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Ray LaMontagne on his new Gossip in the Grain
By SAM PFEIFLE  |  October 9, 2008


Gossip in the Grain | Released by Ray LaMontagne on RCA Records | October 14 | see him with Leona Naess at the Opera House, in Boston | October 9 & 10

Ray LaMontagne’s debut, Trouble, left him compared favorably with the likes of Van Morrison in Rolling Stone -- and even covered on American Idol. But that album's follow-up Till the Sun Turns Black “asks a lot of the listener,” he says. “I’ll always be really proud of that record, for a lot of reasons, but I didn’t want to ask so much this time.” On Black he was the anti-Clinton: He wanted you to feel his pain. 

On LaMontagne’s new Gossip in the Grain (RCA), he’s having a lot more fun. There are still plenty of songs that will rip your heart out and flay you bare (no one delivers a line more plaintively than Ray’s “Why did you go?/Why did you go away?”), but things aren’t as close to that whole sun-winking-out-and-the-world-made-ice thing. Maybe it’s the revelatory voice of Leona Naess, who accompanies LaMontagne on two of his darker tunes, shining like the proverbial tunnel’s end. Maybe it’s the loose, one-take front-porch old-timey blues of “Hey Me, Hey Mama” and “Henry Almost Killed Me (It’s a Shame),” songs that revel in the tradition of reveling in hard times. Maybe it’s the simple and awe-inspiring exuberance of the R&B-fueled single and album-opener, “You Are the Best Thing,” which puts LaMontagne in the place of Joe Cocker or Otis Redding as big-band leader.

Regardless, this third collaboration with producer Ethan Johns finally seems to fully deliver on LaMontagne’s enormous promise as a songwriter and performer. It is an effortless flexing of muscles, LaMontagne sifting through genres without even seeming conscious of it.

“It’s just another batch of songs, really,” LaMontagne says. “I’m just doing the same thing I always do. I’m just writing songs and trying to trust my gut, that I’m making a record that’s good, that will hold up.”

Part of the album’s coherence, despite its versatility, must surely come from the talents of LaMontagne’s touring partners, bassist Jennifer Condos and guitarist Eric Heywood. They, along with Johns on most of the drum parts, teamed with LaMontagne’s distinctive rhythm strum on the acoustic guitar to create (at Peter Gabriel’s Real World Studios, in Box, England), songs both atmospheric and raw, world-weary and wide-eyed.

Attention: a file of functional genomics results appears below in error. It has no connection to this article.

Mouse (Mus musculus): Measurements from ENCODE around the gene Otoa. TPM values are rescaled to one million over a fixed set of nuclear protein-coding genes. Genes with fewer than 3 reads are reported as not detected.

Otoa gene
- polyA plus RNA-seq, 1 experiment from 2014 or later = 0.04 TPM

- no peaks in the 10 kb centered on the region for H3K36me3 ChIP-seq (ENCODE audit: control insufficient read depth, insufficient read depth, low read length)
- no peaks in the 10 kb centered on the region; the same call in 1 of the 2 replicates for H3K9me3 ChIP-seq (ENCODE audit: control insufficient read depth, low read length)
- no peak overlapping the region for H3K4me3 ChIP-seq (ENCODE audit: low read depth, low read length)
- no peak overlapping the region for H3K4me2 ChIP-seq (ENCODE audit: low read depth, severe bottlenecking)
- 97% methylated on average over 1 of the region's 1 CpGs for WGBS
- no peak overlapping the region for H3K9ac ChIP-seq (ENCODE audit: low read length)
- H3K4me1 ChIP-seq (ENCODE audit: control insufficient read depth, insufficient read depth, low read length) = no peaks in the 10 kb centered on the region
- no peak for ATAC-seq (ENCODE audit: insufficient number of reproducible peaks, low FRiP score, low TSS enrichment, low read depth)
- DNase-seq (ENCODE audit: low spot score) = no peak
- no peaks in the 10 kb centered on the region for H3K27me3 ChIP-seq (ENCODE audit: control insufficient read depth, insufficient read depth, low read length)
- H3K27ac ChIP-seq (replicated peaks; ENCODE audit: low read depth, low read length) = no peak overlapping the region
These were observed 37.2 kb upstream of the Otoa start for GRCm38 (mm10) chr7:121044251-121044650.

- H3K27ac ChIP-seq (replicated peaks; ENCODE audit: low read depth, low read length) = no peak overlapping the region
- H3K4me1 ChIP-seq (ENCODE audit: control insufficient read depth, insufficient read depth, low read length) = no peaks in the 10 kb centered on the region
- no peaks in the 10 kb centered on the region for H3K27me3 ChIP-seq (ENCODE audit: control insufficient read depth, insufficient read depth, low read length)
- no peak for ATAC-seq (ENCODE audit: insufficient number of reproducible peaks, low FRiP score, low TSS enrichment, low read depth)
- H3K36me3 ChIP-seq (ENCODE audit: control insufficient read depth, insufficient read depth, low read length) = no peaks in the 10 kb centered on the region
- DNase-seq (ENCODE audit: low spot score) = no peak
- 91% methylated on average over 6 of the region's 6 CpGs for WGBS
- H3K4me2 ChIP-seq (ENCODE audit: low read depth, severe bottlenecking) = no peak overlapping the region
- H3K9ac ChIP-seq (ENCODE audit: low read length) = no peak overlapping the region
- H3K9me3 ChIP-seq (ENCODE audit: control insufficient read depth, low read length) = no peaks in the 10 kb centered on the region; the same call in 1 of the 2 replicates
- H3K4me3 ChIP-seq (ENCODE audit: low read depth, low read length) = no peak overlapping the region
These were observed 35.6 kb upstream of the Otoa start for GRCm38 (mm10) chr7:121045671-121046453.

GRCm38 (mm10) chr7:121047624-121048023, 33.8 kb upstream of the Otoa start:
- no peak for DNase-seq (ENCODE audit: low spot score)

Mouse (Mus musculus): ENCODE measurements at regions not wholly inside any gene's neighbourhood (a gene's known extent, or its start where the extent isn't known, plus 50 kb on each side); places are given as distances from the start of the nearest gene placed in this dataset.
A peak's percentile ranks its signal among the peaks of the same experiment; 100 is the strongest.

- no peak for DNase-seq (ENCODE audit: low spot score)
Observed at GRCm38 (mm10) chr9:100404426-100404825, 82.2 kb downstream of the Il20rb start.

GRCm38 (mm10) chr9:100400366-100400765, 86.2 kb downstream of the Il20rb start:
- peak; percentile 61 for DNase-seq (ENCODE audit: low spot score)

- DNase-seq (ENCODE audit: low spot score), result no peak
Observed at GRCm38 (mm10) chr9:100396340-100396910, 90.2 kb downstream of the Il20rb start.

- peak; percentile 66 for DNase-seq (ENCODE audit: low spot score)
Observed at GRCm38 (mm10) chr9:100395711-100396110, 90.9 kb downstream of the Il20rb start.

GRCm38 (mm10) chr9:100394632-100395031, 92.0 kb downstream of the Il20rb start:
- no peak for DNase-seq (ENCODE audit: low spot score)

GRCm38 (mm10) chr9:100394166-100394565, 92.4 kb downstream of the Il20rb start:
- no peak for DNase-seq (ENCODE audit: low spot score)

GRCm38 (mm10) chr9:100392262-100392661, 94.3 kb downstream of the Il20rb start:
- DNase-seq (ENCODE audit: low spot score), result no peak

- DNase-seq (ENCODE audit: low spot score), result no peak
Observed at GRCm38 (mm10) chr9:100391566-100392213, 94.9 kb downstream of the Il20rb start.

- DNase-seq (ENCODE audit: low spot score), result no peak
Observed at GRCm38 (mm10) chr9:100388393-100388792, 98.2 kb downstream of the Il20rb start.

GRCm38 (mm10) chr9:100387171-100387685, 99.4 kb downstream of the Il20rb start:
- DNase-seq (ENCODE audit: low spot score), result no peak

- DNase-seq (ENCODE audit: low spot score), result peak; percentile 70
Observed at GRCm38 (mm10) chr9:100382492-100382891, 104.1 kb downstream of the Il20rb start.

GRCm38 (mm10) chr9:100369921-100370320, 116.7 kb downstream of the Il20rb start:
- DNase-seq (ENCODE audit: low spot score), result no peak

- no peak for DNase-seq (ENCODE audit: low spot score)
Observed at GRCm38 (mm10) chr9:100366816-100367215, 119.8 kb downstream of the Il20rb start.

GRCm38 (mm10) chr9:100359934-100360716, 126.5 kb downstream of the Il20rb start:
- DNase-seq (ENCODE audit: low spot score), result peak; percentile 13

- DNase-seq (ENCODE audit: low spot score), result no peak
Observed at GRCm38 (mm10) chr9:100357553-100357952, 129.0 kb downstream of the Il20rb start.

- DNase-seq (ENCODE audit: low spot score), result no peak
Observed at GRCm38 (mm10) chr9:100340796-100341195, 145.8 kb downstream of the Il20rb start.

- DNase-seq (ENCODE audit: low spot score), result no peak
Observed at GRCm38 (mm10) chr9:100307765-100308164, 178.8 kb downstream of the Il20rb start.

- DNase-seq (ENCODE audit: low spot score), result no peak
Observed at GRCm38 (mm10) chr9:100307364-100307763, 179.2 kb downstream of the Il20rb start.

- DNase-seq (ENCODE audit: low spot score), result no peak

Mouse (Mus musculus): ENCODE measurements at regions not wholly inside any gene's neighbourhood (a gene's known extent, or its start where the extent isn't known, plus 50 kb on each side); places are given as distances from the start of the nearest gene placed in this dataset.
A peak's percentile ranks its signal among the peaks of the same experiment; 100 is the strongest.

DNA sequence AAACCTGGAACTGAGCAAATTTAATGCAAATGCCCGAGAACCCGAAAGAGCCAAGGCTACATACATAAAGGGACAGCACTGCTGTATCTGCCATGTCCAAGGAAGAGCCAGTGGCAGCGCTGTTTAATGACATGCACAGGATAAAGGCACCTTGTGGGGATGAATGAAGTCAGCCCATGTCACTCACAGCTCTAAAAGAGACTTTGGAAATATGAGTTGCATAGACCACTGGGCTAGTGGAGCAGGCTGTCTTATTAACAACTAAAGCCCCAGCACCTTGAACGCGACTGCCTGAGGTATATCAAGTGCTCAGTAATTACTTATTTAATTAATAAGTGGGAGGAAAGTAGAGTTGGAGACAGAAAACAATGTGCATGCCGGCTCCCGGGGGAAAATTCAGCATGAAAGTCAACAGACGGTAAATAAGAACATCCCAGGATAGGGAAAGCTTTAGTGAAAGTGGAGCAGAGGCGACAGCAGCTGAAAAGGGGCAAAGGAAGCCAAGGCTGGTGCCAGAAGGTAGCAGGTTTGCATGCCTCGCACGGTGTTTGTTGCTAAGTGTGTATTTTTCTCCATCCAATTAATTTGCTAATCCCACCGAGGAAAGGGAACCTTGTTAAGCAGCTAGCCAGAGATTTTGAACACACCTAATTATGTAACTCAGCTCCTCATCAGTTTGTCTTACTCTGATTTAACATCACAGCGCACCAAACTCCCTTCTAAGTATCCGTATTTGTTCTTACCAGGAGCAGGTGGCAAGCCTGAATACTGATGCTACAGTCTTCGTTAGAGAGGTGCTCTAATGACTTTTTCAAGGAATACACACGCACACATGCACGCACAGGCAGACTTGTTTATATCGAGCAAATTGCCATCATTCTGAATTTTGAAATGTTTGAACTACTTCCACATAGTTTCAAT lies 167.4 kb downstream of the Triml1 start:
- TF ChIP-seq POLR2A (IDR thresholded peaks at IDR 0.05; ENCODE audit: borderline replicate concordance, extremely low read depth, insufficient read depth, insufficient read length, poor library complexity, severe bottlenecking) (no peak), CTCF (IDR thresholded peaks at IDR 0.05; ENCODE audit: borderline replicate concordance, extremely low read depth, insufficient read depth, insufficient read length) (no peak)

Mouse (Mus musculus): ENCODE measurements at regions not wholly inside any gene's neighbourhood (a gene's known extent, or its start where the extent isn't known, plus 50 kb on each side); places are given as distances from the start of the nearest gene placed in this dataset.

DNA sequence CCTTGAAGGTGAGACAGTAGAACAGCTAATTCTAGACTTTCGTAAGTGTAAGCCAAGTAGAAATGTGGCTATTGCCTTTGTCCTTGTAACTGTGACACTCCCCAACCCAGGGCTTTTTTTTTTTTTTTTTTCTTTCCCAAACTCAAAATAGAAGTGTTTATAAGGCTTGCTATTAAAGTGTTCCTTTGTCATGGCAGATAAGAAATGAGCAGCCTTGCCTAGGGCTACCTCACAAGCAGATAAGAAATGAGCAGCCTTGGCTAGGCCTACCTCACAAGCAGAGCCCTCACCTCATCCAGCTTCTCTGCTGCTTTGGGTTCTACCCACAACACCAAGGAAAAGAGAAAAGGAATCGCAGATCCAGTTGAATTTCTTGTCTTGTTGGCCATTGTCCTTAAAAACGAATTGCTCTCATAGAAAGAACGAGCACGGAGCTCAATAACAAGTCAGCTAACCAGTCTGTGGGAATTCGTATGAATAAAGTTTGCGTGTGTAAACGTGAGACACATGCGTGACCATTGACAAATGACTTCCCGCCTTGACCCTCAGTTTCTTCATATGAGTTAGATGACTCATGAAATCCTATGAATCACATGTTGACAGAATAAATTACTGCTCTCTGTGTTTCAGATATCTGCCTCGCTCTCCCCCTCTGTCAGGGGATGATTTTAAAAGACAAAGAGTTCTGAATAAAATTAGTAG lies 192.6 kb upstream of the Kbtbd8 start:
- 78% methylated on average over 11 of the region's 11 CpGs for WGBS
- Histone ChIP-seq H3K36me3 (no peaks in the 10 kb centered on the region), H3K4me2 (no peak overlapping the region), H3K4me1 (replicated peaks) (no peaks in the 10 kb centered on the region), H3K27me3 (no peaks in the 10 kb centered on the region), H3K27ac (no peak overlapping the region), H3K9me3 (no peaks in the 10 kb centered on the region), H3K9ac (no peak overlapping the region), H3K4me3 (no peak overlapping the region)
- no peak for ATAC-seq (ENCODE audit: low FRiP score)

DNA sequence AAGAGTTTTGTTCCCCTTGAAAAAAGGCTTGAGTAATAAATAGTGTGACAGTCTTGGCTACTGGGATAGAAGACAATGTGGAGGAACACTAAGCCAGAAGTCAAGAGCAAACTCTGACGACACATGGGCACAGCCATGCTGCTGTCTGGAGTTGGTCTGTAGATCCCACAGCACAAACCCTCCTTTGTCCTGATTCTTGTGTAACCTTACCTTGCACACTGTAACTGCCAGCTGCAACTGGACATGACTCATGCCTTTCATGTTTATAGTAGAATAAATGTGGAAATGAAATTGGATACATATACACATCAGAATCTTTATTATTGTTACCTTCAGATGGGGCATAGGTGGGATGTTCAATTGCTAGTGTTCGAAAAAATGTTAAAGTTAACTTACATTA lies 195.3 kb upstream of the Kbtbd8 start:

A ukulele and classical guitar combine in “Sarah” to create a southern European vibe, like sitting in a villa watching a shepherd lead goats past the front door. It’s tight fingerpicking and a rustling percussion: “Now I see just how young and scared I was ... Sarah, is it ever gonna be the same?”

Clearly, not, but he’s okay with that: “Nothing lasts forever/Guess by now I should know.”

The Black version of LaMontagne could never have released the stormy fun of “Meg White,” a stomping and aggressive ode to the White Stripes drummer that’s as much vamp as it is deadly serious. Except that it has this Beatles-sweet chorus at its heart, with an alternating pump organ and lilting backing vocals: “Some day I’d like to take a walk with you/Maybe take a walk down by the seaside.” What a cool and manic piece.

And right after that he’s counting off the Dixieland jive of “Hey Me, Hey Mama” and suppressing a giggle. “You can really hear that we captured something there,” LaMontagne says. “I was just basically showing them the song, and Jennifer jumped on the drums and Ethan grabbed his uke, and we just kind of did it, holding on by the seat of our pants, just for fun.” The late-song trumpet and clarinet were surely added in later, but it doesn’t strip the song of any immediacy.

The album closes with its namesake, a closely mic’d vocal piece with tape-hiss like a whistling wind, toy piano, a spare acoustic guitar strum, a haunting flute line, and lyrics that read like The Wind in the Willows as written by Edgar Allen Poe: “Callous is the old crow/He’d mock even the sun/Eyes as black as blood, won’t crack in craw/He’d say, he’d say, always nevermind.” A bowed bass line cuts through the piece, and in the finish LaMontagne moves to an impassioned higher register final verse before cutting out as quickly as he came in, with four notes of toy piano to say goodbye.

No, this album doesn’t ask as much — it gives so much more. LaMontagne may have torn himself open for all to see on Black, but we never got a good look at him until now.

Sam Pfeifle can be reached at

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